Every year around this time, I’ll come in contact with someone complaining about the use of Xmas instead of Christmas and how it is directly related to the secularization of Christmas as society seeks to remove God (and Christ) from most aspects of public life. In reality, Xmas is a legitimate Christian abbreviation for Christmas. Χριστος (Khristos) is the Greek word for Christ. Yes, the Greek alphabet causes it to look radically different from our English version, but the pronunciation is quite similar, and it is easy to hear that our “Christ” is derived from the Greek Χριστος.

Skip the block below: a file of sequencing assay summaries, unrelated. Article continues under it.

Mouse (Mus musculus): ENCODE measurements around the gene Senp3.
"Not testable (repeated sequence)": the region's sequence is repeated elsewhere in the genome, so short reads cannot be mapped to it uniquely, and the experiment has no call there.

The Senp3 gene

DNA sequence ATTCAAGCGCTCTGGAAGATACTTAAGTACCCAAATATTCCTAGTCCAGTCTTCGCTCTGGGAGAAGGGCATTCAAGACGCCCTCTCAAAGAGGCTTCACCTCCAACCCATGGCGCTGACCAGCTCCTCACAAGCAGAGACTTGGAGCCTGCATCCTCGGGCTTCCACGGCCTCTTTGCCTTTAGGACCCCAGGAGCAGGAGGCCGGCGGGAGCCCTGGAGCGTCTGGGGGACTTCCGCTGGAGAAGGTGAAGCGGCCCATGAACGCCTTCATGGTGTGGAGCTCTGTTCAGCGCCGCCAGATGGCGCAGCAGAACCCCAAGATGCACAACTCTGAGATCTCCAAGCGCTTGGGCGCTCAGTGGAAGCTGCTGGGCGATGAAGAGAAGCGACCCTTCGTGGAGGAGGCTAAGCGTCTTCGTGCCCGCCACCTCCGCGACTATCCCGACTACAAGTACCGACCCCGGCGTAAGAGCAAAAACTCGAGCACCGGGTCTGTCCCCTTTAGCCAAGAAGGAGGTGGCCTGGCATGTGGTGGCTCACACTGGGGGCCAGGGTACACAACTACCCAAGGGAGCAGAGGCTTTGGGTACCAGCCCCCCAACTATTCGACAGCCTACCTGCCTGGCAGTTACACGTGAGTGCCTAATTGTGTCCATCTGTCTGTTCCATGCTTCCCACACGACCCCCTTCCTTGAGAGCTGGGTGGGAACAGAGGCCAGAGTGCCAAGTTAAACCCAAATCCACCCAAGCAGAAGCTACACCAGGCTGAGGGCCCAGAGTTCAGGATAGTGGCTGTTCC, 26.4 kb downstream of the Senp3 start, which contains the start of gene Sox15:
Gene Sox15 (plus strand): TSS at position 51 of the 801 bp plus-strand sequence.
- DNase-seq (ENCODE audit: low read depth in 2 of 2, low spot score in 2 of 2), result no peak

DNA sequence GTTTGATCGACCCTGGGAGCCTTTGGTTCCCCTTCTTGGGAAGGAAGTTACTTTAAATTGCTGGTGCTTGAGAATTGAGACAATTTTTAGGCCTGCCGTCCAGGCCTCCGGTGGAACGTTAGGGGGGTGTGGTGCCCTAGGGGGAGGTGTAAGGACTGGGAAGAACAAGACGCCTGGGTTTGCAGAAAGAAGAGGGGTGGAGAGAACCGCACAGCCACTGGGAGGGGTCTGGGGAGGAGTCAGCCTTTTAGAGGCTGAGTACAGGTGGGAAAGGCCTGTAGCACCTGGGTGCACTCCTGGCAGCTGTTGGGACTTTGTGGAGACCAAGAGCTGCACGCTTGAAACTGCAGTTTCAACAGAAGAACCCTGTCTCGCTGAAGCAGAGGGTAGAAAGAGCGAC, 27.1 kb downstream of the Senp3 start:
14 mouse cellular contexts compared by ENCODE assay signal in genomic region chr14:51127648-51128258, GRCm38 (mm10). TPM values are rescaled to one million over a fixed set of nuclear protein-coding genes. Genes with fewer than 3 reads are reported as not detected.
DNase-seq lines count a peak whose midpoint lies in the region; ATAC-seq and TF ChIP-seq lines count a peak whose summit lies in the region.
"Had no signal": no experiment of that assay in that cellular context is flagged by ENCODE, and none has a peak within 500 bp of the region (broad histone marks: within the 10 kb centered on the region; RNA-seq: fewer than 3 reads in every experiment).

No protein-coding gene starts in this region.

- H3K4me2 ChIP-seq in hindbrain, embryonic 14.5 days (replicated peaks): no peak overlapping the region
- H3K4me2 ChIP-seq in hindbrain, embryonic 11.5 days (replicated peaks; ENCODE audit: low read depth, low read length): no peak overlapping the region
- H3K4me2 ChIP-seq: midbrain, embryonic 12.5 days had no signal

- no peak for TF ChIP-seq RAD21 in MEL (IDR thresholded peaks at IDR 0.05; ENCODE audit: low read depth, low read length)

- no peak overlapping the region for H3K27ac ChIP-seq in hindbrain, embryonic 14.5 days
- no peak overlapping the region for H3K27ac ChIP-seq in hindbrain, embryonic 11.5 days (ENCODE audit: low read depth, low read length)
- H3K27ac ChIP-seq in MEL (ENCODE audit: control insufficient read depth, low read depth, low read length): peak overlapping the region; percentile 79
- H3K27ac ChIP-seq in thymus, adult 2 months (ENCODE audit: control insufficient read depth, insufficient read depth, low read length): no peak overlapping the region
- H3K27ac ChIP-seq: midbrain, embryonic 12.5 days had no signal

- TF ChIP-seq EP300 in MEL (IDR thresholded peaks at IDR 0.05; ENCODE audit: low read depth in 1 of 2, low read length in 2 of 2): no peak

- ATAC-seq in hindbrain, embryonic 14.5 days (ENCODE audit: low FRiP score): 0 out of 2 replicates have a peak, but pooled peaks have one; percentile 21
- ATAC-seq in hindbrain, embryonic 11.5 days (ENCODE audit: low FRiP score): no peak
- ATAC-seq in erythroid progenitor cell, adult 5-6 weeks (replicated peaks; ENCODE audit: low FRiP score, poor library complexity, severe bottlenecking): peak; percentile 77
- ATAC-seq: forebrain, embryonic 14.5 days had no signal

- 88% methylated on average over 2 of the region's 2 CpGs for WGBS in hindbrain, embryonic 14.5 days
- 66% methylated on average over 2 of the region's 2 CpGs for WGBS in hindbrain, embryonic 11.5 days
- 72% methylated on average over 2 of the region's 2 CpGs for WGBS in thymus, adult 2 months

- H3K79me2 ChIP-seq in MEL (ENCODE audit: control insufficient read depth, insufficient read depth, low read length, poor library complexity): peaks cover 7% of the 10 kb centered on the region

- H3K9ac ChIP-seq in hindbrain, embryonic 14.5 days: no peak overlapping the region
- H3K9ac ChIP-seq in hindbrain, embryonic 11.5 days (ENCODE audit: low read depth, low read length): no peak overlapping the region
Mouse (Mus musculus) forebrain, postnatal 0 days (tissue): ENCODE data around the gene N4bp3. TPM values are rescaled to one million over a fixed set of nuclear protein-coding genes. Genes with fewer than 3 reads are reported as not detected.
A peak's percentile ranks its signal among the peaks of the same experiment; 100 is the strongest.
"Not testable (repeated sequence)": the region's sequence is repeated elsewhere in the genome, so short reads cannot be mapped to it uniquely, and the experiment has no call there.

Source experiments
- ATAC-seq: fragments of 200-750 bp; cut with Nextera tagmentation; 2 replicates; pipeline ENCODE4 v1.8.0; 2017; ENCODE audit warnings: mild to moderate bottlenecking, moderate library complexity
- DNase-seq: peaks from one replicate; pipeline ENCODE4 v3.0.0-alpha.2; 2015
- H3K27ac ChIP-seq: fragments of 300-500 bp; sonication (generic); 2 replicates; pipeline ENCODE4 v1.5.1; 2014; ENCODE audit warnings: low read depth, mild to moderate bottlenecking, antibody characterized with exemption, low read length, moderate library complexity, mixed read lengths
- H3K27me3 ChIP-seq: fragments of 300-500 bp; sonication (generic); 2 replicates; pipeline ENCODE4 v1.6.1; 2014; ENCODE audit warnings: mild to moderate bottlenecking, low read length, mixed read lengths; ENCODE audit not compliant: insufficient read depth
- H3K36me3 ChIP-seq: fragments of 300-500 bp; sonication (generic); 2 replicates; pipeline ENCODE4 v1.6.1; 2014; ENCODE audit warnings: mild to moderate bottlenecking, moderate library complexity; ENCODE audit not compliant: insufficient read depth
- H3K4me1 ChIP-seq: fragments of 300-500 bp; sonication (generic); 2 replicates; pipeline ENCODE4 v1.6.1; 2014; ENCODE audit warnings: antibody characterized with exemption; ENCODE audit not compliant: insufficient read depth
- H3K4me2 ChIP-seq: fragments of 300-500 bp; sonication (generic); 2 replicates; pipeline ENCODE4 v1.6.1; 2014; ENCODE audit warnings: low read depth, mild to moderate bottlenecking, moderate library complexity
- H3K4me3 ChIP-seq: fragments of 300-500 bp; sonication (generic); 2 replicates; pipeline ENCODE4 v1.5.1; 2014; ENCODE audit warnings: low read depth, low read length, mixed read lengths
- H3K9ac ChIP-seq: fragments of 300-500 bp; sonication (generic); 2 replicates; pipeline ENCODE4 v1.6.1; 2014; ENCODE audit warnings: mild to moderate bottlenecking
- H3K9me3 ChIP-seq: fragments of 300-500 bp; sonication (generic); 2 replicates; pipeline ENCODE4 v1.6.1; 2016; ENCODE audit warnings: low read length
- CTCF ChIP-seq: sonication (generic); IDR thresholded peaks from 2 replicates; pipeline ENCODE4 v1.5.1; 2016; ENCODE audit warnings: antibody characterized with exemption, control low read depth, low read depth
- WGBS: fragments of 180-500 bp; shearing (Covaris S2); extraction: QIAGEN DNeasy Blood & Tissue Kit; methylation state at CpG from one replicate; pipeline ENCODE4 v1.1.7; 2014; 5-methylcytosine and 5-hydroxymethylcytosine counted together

It is not often that I use Xmas in a manner that others are going to see. I am probably most likely to pen a shopping list that reads, “pick up JR’s Xmas gift,” in a hurry. It would probably appear next to “buy O.J.” and “go to USPS.” A couple of ways in which you may see me use Xmas in real life are on Twitter or in text messages. The number of characters count in these situations, and I will use Xmas instead of Christmas if it means one cohesive tweet or text message instead of two separate parts of the same idea. Unless I am in a super rush, I will probably never write someone a letter (or even an email) in which I use Xmas instead of Christmas. And I would certainly never say Xmas instead of Christmas. Xmas is exactly what it is: an abbreviation for Christmas. Proper use of an abbreviation is fine with me.